Direct Verification Pilot Study: First Year Report
On an average school day, the National School Lunch Program (NSLP) provides subsidized meals to approximately 30 million school children, including 18 million low-income children. To ensure program integrity, school districts must select a sample of household applications for free or reduced-price meals, contact the households, and verify eligibility.
This process (known as household verification) can be burdensome for both school officials and households. Some households do not respond to verification requests. When this happens, children may lose the free or reduced-price benefits even though they may be eligible for those benefits. Direct verification uses information collected by means-tested programs to verify eligibility for free and reduced-price meals without contacting applicants. Potential benefits of direct verification include: enhanced program integrity, less burden for households when no contact is needed, less work for school district officials, and fewer students with school meal benefits terminated because of non-response to verification requests.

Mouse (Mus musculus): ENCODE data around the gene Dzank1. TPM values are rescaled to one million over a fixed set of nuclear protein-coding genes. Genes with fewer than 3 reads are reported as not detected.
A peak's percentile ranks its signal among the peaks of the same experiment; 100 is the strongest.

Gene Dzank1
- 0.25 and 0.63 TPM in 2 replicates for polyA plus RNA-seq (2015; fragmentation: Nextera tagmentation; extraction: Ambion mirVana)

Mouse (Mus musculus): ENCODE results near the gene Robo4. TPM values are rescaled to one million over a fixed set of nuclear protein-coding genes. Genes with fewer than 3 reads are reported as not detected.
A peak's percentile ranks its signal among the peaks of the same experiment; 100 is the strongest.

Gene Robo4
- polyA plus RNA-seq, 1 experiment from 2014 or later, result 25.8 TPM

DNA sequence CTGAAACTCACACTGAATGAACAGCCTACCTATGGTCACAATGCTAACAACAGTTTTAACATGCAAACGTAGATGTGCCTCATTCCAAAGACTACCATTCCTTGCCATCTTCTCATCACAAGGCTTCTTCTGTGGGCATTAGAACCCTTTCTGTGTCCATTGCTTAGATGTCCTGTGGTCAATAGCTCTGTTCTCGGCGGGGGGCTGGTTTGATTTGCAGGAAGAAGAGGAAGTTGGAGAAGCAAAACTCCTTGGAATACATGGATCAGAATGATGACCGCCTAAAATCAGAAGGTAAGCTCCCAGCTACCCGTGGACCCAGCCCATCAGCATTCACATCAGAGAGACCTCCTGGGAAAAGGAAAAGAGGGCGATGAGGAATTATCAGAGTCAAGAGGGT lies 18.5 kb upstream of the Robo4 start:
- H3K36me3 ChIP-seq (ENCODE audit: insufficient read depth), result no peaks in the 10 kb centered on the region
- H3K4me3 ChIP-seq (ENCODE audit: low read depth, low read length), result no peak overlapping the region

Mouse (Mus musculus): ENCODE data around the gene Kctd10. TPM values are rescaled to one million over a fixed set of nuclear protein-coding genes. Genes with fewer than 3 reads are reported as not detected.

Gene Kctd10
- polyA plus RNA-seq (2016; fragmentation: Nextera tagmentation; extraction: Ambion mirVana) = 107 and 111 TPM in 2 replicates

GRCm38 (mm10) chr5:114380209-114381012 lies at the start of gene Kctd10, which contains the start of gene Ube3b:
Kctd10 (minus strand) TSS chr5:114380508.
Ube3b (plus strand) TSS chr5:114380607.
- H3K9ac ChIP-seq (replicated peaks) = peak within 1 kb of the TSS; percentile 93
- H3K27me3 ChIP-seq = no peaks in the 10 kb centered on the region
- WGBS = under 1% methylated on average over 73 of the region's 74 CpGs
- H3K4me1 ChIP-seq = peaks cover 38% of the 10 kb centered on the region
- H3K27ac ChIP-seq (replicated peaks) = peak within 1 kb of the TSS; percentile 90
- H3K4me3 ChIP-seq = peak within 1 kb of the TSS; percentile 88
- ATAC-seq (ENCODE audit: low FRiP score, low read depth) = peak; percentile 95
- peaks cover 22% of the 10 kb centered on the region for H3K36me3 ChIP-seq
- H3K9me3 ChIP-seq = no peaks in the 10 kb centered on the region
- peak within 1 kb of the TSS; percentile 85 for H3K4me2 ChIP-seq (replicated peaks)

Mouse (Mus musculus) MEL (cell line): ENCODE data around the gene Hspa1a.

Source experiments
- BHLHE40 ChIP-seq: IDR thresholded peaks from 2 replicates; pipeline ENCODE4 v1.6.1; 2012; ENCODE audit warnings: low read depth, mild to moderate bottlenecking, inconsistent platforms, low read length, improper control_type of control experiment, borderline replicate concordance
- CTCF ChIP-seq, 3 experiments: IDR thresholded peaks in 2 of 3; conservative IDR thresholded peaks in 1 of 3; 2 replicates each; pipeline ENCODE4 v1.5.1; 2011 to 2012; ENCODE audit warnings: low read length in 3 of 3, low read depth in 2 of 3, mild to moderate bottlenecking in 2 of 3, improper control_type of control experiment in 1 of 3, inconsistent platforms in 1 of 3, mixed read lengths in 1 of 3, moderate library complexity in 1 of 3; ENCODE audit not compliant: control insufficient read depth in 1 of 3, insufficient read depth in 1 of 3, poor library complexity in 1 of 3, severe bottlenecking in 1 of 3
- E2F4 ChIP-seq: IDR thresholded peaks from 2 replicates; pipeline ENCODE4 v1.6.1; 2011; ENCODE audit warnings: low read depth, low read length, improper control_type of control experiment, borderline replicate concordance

The Child Nutrition and WIC Reauthorization Act of 2004 (PL 108-265) permits direct verification of school meal applications and requires the Food and Nutrition Service (FNS) to evaluate the feasibility and effectiveness of direct verification (instead of household verification) by school district.